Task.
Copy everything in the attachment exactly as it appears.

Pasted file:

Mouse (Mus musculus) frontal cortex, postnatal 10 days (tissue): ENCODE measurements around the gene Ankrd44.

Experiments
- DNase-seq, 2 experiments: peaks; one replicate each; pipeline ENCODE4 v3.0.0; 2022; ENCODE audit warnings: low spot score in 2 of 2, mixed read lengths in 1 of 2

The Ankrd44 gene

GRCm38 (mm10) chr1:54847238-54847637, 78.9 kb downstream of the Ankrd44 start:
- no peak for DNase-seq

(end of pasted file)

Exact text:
Mouse (Mus musculus) frontal cortex, postnatal 10 days (tissue): ENCODE measurements around the gene Ankrd44.

Experiments
- DNase-seq, 2 experiments: peaks; one replicate each; pipeline ENCODE4 v3.0.0; 2022; ENCODE audit warnings: low spot score in 2 of 2, mixed read lengths in 1 of 2

The Ankrd44 gene

GRCm38 (mm10) chr1:54847238-54847637, 78.9 kb downstream of the Ankrd44 start:
- no peak for DNase-seq